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I might add that with dance, another huge benefit of accessible work on DVD (or digital streams) is education. Wouldn't it be great to be able to study a work before and after seeing the performance, the way students in music and theater can study recordings and scores? I have so enjoyed reading Nancy Goldner's Balanchine Variations and More Balanchine Variations, but I am endlessly frustrated that for almost all the works she discusses, I have no way to pop in a DVD and study her insights by looking at the actual work. I have purchased just about everything commercially available of Balanchine (and scoured YouTube for unauthorized recordings as well), but so many important works in her books are simply not available anywhere.

I do exactly the same, most recently for several works -- Ballet Imperial and Concerto Barocco especially -- which I had not seen in years. Nancy Goldner's two books are essential for anyone planning to look carefully at the Balanchine works covered. Her second in the series was published in 2011. But I read it in 2012. So -- in the interest of keeping this thread "on topic" -- my nomination for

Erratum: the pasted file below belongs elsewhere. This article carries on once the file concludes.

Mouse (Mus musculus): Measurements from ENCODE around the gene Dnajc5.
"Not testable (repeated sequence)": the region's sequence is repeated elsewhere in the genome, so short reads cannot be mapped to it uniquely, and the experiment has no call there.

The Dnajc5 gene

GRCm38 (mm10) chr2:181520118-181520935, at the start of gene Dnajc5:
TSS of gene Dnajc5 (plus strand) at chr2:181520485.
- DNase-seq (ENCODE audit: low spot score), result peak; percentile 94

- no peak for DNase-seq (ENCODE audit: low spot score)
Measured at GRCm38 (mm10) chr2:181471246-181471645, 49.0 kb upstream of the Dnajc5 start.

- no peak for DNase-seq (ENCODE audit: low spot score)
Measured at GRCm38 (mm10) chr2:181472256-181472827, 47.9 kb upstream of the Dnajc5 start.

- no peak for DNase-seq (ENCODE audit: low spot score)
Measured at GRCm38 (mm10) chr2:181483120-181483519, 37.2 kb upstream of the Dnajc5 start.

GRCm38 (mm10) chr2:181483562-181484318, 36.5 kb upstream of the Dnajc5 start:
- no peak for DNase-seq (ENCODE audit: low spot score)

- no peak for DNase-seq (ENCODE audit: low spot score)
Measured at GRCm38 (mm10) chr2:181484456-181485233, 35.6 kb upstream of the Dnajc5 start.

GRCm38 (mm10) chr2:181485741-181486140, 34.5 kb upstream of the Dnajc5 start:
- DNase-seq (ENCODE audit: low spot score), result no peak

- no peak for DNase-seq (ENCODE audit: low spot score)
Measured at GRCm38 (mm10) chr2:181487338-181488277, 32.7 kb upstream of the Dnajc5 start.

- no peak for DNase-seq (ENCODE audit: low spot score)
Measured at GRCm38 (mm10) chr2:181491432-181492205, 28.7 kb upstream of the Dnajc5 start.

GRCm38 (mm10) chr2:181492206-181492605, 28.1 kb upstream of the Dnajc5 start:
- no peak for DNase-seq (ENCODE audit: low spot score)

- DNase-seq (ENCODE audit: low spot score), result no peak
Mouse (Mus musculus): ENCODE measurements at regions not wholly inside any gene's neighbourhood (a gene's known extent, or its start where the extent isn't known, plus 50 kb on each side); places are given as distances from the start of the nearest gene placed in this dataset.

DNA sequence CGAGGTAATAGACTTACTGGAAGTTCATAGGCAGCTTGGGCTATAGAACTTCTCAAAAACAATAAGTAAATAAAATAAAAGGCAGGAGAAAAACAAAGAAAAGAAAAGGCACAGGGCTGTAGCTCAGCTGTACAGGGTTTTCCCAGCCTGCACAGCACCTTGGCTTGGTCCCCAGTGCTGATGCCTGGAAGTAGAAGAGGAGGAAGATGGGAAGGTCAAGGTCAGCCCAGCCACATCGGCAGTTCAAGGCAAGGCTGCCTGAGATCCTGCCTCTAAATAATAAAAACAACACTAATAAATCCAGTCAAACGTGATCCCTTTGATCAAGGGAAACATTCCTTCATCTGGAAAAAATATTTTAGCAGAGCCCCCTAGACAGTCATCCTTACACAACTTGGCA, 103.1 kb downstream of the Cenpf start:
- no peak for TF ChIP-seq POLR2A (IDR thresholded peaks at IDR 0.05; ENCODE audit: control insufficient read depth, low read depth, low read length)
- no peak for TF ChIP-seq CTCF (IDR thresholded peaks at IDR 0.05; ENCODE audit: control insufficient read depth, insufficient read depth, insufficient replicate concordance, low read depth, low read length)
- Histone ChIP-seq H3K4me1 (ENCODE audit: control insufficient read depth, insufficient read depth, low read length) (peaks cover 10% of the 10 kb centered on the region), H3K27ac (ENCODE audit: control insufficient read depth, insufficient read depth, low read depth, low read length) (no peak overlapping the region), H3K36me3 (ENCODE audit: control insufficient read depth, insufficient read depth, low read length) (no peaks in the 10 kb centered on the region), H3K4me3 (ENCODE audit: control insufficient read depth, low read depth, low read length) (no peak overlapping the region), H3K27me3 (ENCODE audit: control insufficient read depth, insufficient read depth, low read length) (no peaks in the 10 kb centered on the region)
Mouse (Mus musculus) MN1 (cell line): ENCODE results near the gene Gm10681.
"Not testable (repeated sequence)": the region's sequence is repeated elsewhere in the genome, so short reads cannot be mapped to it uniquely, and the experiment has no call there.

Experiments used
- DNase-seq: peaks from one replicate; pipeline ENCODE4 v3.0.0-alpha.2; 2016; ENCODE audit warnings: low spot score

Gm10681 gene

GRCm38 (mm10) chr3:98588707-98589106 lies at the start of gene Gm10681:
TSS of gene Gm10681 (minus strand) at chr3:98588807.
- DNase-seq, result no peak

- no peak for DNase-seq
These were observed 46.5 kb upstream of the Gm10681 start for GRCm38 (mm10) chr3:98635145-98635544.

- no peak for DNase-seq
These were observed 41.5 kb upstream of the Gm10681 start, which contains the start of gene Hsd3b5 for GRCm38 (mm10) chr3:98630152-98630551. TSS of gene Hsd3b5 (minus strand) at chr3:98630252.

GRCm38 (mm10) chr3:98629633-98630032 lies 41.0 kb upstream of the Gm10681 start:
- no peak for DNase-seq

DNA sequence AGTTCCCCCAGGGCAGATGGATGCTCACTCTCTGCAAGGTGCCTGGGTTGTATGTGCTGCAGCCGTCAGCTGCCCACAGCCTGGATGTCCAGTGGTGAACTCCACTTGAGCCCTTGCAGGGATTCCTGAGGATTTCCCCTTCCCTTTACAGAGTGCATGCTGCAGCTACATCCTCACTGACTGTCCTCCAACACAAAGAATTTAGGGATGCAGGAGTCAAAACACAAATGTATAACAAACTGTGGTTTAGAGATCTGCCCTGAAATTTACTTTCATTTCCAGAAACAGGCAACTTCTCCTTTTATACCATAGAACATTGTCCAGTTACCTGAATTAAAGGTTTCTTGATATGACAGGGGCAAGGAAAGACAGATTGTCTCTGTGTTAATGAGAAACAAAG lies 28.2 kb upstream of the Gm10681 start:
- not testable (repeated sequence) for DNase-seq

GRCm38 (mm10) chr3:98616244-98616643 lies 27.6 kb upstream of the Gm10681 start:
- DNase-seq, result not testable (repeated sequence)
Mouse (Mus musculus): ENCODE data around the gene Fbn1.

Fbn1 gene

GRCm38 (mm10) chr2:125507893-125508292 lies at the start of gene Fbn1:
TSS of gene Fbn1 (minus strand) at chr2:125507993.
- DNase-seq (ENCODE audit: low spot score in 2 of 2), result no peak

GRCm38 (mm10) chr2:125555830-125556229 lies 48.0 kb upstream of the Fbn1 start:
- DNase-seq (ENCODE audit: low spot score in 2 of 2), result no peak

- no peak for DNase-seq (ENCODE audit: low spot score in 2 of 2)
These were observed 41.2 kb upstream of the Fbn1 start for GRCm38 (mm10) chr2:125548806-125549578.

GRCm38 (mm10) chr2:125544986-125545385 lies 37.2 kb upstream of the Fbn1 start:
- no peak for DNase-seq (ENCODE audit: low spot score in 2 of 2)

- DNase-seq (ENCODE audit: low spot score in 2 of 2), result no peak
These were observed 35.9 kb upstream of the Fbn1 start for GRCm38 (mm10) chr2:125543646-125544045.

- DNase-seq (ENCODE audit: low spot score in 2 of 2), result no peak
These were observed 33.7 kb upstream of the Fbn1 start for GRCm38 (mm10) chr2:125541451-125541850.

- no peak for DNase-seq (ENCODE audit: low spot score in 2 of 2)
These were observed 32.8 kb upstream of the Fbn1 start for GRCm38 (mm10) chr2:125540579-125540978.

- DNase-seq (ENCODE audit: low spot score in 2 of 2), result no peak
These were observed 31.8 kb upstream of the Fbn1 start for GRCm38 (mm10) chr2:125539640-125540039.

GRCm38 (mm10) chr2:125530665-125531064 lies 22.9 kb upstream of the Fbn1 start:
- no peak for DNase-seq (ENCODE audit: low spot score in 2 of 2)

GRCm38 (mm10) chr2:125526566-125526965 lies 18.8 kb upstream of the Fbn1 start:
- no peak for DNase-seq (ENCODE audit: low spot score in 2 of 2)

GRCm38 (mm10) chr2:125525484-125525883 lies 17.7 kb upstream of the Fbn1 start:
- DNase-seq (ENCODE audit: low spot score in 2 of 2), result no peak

Best Ballet Book of 2012 -- Nancy Goldner, More Balanchine Variations (University of Florida Press).

Goldner -- like Macaulay, imo -- is at the top of the heap when it comes to writing about ballets and dancers in a way that allows you to visualize and experience something you may not actually have seen.

(I hope somebody from the Trust reads our discussions from time to time...)

Absolutely.

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I've meant to respond to this prompt, but other tasks have been getting in the way. In sort of chronological order

: Olivier Wevers' smartypants version of the Bournonville Flower Festival pas de deux, for Andrew Bartee and Lucien Postelwaite. It sits close enough to the original choreography to be all the more sharp in its transposition of gender.

: David Dawson's A Million Kisses to My Skin, at Pacific Northwest Ballet. It was an incredible physical challenge, and the casts all danced brilliantly. Dawson stretches the rules all over the place, but it remains a neo-classical ballet -- I saw something new with each viewing.

: Doug Fullington is usually the host for PNBs education events, and does a phenomenal job, but last spring Peter Boal and Francia Russell stepped up for their "Balanchine Then and Now" program, which was full of great commentary (particularly Boal's aside that the costume of Apollo kept getting "nakeder") and fascinating stories.